Projections are like a sand storm in which you are sitting, and en intuitive person feels the impact whether it is expressed or not.

Transference is composed of projections and is the alpha and omega of analysis; it is a fire between patient and analyst.
The same mechanism takes place in daily life, when you lie towards to all sorts of people.

It is not always something in the analyst which causes the projection; but it is also important that something of the sort happens in the relationship.

For example, the projection of lying.

The analyst may have lying in him as an individual or in his collective role; it may be personal or impersonal.
It is immaterial which it is, what matters is that the analyst should be proof against the lowering influence of such projections.

He must be able to stand such a shock without falling down. He must be able to withstand the inferiority aroused.
If the analyst is upset by a projection he must assume that he was unconscious of the hook.

Question. How can a transference occurring to someone outside of the analysis Erased in the analysis? the problem of the counter-pole.

Answer. A counter-pole is often assumed to prevent getting too much under-En-influence of the analyst; it is due to fear. This relationship is kept dark. But it is really fear of the Self, not of the analyst, fear of being carried away.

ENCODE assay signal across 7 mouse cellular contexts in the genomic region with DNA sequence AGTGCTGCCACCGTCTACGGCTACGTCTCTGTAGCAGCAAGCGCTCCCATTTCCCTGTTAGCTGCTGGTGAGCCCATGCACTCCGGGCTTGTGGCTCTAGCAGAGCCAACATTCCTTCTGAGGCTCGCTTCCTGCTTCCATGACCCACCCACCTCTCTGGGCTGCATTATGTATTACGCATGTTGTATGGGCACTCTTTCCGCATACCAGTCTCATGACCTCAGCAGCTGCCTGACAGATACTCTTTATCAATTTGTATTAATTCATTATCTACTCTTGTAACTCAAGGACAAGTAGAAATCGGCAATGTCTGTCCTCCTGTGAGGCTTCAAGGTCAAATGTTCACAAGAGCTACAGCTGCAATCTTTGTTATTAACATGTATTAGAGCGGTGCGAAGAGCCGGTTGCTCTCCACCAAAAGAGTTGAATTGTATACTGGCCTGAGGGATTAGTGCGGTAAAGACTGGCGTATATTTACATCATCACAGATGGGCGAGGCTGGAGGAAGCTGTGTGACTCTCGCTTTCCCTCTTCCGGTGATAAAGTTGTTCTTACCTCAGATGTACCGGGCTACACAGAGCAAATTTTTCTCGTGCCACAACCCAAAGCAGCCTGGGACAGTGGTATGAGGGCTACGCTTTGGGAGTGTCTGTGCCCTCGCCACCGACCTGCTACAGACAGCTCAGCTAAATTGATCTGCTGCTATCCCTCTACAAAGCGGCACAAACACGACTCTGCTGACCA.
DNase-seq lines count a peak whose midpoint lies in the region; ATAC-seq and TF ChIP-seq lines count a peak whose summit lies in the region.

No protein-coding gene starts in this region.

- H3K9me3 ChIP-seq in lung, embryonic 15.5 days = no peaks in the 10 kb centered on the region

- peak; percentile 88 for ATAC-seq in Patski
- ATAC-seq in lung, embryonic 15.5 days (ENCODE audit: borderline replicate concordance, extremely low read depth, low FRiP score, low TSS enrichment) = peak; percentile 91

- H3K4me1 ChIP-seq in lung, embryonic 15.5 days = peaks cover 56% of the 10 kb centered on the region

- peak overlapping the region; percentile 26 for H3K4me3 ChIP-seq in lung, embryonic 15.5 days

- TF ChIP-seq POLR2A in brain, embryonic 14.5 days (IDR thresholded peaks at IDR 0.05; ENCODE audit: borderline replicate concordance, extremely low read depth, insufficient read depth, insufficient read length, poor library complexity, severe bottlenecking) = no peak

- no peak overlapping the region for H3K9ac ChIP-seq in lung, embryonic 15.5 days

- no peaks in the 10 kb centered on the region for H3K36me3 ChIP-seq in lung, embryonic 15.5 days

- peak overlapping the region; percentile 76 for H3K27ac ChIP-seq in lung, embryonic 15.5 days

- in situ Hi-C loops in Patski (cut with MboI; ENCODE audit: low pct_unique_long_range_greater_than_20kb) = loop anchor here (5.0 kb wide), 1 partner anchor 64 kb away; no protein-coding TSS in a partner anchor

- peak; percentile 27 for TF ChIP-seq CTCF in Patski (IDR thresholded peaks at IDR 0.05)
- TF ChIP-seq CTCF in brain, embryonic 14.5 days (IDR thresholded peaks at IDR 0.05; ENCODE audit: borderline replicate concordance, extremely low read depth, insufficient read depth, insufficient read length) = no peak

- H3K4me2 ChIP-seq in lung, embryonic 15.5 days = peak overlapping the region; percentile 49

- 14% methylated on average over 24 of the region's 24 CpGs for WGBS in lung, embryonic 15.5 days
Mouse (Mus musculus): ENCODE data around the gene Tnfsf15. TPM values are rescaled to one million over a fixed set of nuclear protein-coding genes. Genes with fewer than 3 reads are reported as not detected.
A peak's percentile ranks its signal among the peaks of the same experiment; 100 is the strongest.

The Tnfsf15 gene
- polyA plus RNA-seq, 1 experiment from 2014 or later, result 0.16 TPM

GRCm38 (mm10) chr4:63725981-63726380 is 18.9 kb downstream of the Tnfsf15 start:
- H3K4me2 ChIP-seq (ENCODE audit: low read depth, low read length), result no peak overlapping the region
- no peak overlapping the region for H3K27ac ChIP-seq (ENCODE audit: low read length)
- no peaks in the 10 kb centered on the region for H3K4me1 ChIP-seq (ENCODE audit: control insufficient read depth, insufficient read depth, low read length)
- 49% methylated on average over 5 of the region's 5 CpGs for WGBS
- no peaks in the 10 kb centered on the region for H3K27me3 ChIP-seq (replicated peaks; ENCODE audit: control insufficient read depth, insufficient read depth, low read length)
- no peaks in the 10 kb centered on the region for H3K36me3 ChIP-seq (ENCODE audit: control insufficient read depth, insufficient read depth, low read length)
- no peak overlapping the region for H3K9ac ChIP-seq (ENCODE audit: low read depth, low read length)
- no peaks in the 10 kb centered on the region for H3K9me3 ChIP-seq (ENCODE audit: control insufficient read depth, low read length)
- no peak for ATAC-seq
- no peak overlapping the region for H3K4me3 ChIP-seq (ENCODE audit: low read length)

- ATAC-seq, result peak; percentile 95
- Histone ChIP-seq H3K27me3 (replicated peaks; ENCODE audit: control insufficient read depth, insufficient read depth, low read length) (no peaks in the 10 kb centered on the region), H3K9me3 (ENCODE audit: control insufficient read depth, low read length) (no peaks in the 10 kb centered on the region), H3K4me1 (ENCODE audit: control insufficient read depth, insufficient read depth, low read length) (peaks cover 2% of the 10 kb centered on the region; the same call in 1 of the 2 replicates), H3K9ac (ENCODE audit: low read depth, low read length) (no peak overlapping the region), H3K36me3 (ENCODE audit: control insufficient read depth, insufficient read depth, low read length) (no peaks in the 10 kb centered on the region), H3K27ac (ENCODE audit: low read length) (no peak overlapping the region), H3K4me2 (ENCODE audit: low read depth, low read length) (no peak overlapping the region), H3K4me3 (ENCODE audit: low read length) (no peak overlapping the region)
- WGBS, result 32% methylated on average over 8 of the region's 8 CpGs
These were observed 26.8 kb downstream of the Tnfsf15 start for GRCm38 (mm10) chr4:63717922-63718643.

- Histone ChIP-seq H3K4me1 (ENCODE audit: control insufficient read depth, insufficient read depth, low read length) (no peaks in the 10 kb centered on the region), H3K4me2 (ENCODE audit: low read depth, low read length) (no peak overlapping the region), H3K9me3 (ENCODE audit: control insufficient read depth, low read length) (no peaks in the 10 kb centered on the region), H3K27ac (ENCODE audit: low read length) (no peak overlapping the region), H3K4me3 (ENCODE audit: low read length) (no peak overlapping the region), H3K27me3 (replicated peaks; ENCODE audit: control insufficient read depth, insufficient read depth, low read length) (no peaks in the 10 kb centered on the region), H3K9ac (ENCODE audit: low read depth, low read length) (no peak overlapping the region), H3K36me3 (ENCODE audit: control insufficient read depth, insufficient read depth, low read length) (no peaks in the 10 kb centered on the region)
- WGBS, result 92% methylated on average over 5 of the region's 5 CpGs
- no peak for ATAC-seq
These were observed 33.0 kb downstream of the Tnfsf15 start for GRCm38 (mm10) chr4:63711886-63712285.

However, a genuine love object may really exist. Those relationships the analyst must be careful not to upset. For the actual relationships of the patient may be really valuable, furthermore morbid relationships may be successfully analyzed without breaking them and then they too are really valuable.

Where the patient is entirely in the family, the relations have to be completely upset. If a relation is maintained as equal to the relation to I the analyst this has to be cut down. But all the circumstances must be considered, so as not to upset economic and other similar conditions unnecessarily. Relationships must be fostered as far as possible and maintained, and thus a morbid transference can be avoided.

~Carl Jung, Cornwall Seminar, Pages 1-5.